Two women find each other in Holland, brought together improbably by a set of worn quilts, made by groups of women half-a-world-away who simply used what they had. First there is An in Holland in the early 1940s, fighting to keep the War from taking over her young, promising life. Despite being from a well-to-do family, she risks her life repeatedly to care for war-time refugees--hiding a Jewish baby in her hand-luggage while on a ferry that draws gunfire; distracting the guard at a bridge so a fugitive without a pass can be bicycled across; stuffing documents under a body lying in state in a room in her home when soldiers suddenly launch a raid; and much more. At the same time, groups of women across North America meet in sewing circles, indignant that the War is destroying homes and families throughout Europe. They know they can't stop the devastation. But they can make quilts--and then bundle them up and send them off to do their part to give comfort and courage during the War. Lynn comes 20-some years later, showing up in Amsterdam fresh from America in the mid-1960s, a little rebellious and tired of another war. She didn't know An then, and quilts were not something she ever made. But her grandmother and aunts and other older women in her childhood church did. One weekend, Lynn discovers the quilts that survived the war and goes searching for their owner and their stories. She found An and, ultimately, herself. The book brings together these true, yet nearly unbelievable stories; it pictures the 19 work-worn quilts, along with many historic photographs of the places where the war reached An, as well as current photos of An and Lynn together today. This is a treasure that will inspire women everywhere not to turn aside from helping others--in little ways, in ordinary ways.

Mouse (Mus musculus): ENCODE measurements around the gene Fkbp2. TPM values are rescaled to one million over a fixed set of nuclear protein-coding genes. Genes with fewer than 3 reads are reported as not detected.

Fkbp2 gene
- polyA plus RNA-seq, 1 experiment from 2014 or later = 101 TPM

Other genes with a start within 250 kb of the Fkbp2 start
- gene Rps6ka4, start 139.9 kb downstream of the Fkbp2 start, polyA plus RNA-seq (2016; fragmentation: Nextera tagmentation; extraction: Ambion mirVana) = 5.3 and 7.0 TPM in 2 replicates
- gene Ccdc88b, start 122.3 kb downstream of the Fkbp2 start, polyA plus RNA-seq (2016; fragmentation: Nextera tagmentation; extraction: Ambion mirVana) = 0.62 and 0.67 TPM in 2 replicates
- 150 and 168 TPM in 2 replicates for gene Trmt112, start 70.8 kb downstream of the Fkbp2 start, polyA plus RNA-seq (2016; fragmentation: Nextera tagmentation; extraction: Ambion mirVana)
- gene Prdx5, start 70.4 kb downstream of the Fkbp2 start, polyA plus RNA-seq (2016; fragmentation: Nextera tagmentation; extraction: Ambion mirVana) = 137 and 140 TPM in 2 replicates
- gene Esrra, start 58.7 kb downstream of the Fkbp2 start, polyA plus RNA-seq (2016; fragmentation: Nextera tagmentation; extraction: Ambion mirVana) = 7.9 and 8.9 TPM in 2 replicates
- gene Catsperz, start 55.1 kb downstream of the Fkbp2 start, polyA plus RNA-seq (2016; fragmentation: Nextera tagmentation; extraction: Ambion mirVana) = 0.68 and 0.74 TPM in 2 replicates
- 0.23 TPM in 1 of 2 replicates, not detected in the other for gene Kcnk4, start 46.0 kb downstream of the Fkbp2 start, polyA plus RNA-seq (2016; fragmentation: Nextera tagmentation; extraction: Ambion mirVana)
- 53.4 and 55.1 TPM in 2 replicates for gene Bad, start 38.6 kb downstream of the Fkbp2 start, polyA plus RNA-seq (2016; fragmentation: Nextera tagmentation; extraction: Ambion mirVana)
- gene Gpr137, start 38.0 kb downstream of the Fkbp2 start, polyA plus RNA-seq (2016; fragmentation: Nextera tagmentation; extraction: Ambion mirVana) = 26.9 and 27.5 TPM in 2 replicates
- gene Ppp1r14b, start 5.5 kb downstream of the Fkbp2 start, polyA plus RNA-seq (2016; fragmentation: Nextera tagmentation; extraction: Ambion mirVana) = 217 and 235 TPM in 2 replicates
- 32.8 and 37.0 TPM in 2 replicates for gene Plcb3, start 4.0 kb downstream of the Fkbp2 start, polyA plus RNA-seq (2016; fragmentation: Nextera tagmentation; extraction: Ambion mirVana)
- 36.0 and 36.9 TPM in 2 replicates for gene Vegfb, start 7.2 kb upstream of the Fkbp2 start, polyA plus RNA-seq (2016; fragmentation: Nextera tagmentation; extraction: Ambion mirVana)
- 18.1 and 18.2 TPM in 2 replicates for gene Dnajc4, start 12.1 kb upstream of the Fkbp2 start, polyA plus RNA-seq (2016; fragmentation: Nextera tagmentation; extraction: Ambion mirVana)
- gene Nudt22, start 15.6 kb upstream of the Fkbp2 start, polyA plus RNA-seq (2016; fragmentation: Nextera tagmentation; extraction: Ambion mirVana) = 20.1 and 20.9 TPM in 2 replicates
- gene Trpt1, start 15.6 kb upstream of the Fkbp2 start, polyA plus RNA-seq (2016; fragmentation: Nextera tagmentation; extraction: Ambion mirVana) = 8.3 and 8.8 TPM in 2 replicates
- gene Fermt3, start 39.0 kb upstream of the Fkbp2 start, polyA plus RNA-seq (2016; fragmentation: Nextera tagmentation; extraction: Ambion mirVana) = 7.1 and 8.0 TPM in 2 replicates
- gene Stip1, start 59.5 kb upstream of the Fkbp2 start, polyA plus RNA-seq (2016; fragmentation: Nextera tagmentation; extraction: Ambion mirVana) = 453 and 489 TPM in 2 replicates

This is a story with many parts and pieces, quite scattered in the beginning. Amazingly, the many pieces have come together to form a design that none of us imagined at first. First there is An in Holland in the early 1940s, fighting to keep the War from taking over her young, promising life. Met with unspeakable horrors, she takes risks that would confound the bravest of souls. At the same time, groups of women across North America meet in sewing circles, making quiltsand then bundling them up and sending them off to do their part to give comfort and courage and respite during the War. I, Lynn, come 20-some years later, showing up in Amsterdam in the early 1970s, a little rebellious and tired of another war. I didn't know An, and quilts were not something I ever made. But my grandmother and aunts, and other older women in my childhood church, did. And I knew an immigrant's longing for the textures of home. We have scattered images of 19 quilts, which eventually emerge near the heart of this story, throughout the book. These quilts drew An and me to each other. We'll put this story together a little like a quilt tophere a patch, there a patch, until the design emerges, startlingly cohesive. Terrible odds. Determined women. Quilts, well-worn from having been called into active duty.
An Keuning-Tichelaar was born in 1922 in Makkum, a harborplace near Witmarsum, Friesland, the Netherlands. She stems from a very old, established family who are creators of the world-famous Royal Tichelaar Makkum ceramics. This book describes her life from 1922-1947, but this is not the end of her story. Married in 1944, she is the mother of three children. Her home, the parsonage, was always a haven for needy children, youth, and adults. She and her husband continue to answer the call “to be there,” even now, after 60 years of marriage.
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